RICHMOND, Va. — The Virginia Senate has approved legislation that would make it easier to bring a gun to a place of worship.

The GOP-controlled Senate narrowly voted to support the legislation Thursday. The bill would repeal a law that prohibits people from bringing guns and knives to a place of worship during a religious service without a "good and sufficient" reason.

The bill's sponsor Richard Black (R), District 13, said church shootings like the 2015 Charleston church shooting sent shock waves throughout the religious community. 

The bill sparked a debate on the Senate floor, Thursday. Senator Lionell Spruill (D), District 5 spoke out against the bill.

"No one has ever said in the church, 'we want to bring our guns to church,'" said Spruill. "When we start doing that then we no longer trust in God and we put trust in the guns."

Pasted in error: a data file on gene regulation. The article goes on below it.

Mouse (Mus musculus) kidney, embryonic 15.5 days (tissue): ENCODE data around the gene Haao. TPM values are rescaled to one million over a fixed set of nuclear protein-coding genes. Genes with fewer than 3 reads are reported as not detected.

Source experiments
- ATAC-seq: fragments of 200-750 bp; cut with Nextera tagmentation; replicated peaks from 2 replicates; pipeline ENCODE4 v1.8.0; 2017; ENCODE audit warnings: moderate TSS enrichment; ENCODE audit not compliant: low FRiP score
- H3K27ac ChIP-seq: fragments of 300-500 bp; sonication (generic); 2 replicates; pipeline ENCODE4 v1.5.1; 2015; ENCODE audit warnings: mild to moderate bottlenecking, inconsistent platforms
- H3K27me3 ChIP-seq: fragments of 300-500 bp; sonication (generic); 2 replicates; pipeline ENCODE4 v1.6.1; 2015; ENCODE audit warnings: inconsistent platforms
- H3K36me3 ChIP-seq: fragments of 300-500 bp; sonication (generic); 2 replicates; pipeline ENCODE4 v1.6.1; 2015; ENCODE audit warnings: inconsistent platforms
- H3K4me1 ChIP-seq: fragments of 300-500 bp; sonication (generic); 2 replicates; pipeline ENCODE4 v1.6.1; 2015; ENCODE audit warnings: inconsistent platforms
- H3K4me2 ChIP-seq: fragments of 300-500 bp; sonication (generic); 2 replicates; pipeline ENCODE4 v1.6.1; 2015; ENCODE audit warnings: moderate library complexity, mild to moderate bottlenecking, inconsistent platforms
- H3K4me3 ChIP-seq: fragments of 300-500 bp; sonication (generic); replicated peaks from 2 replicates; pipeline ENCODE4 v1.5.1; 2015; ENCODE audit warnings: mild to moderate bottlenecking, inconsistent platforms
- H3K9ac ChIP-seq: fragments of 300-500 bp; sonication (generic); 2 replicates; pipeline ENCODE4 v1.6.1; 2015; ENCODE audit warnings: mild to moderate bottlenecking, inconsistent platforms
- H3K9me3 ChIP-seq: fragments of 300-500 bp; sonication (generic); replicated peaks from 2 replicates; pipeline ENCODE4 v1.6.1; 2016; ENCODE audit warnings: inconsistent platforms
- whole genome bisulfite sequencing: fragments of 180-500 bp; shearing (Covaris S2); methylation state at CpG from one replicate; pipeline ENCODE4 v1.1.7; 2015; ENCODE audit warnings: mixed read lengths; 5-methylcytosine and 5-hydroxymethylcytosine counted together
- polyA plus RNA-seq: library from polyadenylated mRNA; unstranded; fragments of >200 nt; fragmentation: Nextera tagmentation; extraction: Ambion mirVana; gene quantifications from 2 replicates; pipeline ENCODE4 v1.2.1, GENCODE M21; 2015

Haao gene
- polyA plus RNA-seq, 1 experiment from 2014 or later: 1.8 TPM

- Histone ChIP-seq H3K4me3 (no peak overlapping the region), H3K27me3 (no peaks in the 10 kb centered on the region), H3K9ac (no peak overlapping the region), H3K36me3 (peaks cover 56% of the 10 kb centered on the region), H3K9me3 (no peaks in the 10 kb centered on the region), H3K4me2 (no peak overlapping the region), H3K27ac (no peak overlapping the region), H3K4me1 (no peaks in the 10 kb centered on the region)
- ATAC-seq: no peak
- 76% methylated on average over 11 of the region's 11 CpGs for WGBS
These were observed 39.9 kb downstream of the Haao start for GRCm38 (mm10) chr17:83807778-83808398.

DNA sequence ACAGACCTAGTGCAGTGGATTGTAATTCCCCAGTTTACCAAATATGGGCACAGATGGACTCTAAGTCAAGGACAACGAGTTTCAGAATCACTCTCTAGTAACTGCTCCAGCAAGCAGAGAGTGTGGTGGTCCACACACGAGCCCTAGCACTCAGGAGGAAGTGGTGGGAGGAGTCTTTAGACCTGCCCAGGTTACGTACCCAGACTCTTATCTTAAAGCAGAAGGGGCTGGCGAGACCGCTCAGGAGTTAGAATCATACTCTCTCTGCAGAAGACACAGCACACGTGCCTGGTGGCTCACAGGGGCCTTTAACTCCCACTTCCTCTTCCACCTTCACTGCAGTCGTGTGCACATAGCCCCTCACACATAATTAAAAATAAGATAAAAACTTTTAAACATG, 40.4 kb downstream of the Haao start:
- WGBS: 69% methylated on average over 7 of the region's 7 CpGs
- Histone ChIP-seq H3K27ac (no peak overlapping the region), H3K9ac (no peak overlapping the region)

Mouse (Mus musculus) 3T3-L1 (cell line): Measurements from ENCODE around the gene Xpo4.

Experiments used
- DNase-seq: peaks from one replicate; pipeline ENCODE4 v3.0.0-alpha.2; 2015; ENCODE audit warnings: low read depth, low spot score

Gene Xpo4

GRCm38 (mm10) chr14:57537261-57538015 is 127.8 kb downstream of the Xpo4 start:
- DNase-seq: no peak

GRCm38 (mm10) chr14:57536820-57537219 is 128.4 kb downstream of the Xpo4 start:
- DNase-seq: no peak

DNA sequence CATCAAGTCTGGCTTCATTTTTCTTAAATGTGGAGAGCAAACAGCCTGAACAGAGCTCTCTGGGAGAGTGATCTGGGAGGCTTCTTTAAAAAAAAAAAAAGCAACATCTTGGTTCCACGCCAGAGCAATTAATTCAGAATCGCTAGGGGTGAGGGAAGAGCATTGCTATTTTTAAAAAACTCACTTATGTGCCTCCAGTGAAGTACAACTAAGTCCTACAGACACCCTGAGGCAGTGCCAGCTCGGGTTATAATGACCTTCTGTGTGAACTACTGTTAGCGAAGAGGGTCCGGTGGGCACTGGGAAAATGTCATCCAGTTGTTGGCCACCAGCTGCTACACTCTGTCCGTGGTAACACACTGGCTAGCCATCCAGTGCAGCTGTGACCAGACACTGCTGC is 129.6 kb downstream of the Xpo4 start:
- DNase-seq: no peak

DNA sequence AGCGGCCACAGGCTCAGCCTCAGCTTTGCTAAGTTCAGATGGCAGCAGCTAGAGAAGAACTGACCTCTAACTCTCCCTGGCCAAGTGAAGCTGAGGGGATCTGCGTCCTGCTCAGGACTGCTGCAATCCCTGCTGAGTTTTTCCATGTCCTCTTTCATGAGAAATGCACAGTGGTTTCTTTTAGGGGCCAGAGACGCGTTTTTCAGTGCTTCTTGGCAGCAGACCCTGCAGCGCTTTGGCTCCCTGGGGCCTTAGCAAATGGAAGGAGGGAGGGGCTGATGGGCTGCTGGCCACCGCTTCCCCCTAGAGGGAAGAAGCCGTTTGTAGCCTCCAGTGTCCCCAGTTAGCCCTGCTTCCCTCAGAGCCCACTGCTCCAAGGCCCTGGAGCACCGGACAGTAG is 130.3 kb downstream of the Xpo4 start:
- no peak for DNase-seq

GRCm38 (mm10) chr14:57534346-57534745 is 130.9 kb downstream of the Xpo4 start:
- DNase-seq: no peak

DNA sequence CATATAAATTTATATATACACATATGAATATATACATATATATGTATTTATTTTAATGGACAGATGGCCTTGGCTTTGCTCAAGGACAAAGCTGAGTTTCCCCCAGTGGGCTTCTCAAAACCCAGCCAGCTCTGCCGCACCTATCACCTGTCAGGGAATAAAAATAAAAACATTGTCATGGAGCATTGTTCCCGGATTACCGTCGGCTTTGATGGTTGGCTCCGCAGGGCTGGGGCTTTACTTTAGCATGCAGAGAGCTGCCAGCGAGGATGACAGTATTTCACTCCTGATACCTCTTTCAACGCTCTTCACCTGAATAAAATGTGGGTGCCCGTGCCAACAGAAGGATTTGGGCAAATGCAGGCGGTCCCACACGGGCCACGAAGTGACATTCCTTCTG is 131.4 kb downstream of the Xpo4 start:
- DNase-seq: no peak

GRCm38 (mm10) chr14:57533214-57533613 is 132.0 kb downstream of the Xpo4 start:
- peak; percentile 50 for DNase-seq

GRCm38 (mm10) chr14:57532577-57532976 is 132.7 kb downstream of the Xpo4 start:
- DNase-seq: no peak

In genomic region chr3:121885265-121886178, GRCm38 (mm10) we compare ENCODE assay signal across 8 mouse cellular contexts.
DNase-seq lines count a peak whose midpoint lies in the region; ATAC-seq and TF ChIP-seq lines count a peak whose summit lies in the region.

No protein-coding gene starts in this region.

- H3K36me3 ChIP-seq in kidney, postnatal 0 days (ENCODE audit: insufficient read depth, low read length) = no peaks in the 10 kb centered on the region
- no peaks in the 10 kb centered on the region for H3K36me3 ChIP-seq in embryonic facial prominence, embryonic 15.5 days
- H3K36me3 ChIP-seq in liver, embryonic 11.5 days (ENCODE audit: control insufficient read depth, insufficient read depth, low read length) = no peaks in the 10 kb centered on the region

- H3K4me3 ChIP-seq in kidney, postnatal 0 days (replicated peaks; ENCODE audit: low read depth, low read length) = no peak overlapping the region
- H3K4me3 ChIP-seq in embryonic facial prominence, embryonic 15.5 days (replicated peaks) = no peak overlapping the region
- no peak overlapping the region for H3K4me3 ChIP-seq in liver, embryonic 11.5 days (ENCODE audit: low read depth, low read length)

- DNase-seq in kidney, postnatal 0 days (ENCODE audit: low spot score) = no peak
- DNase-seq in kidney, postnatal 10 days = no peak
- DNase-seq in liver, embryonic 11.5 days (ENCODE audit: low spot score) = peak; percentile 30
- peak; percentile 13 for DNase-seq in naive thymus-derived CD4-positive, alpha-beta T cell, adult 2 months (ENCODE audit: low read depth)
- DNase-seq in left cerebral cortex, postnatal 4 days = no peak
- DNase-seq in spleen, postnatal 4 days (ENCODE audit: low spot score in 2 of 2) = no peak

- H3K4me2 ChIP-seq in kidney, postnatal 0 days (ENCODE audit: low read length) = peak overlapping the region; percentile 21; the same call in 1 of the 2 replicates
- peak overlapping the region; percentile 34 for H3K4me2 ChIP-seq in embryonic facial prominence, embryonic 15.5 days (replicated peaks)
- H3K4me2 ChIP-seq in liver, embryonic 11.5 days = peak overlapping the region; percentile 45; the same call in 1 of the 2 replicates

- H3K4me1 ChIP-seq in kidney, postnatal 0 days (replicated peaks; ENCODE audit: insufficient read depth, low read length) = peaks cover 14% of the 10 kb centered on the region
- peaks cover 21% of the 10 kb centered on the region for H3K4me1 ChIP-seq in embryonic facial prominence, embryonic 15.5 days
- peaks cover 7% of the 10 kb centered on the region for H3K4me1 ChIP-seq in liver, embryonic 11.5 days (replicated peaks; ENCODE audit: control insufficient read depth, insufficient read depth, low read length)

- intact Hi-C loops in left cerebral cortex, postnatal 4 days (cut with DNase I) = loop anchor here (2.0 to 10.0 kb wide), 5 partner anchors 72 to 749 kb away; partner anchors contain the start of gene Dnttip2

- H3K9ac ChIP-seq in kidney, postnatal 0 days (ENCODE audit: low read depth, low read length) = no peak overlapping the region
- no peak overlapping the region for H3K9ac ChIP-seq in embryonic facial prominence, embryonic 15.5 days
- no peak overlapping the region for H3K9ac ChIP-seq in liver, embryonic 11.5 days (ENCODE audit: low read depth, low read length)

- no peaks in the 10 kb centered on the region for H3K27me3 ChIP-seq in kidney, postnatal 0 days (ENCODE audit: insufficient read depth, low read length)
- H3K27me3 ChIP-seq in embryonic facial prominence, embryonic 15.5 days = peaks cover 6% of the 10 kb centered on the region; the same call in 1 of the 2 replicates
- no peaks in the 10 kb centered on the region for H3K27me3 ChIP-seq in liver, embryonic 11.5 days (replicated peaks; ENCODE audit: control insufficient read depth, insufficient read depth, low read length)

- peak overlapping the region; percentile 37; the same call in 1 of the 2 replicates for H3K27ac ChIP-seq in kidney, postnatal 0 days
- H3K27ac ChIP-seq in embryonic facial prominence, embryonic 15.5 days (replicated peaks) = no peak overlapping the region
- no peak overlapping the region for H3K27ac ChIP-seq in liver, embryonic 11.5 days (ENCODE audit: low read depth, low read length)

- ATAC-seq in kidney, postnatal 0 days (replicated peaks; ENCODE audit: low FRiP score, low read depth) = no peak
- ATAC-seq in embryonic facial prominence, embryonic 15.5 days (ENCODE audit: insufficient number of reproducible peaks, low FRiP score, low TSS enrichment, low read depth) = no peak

Chesapeake Senator John Cosgrove (R), District 14, supported the bill, urging lawmakers to let the churches decide. 

"Your church has values, my church has values," said Cosgrove. "Let's not try to impose your values on the values of others when it comes to these places of worship."

Democrats say the bill would make places of worship unsafe. Republicans say individual places of worship should be able to make their own decisions about whether to allow guns on site.

The bill still has to pass the House and if it passes, it is likely to be vetoed by Democratic Gov. Ralph Northam.

In a statement, spokesperson Ofirah Yheskel said:

"The governor strongly opposes this bill and is disappointed to see the General Assembly take up none of the reasonable gun safety measures he proposed at the start of the session, including the extreme risk protection order signed into law by Republican governors and endorsed by President Trump's school safety commission."

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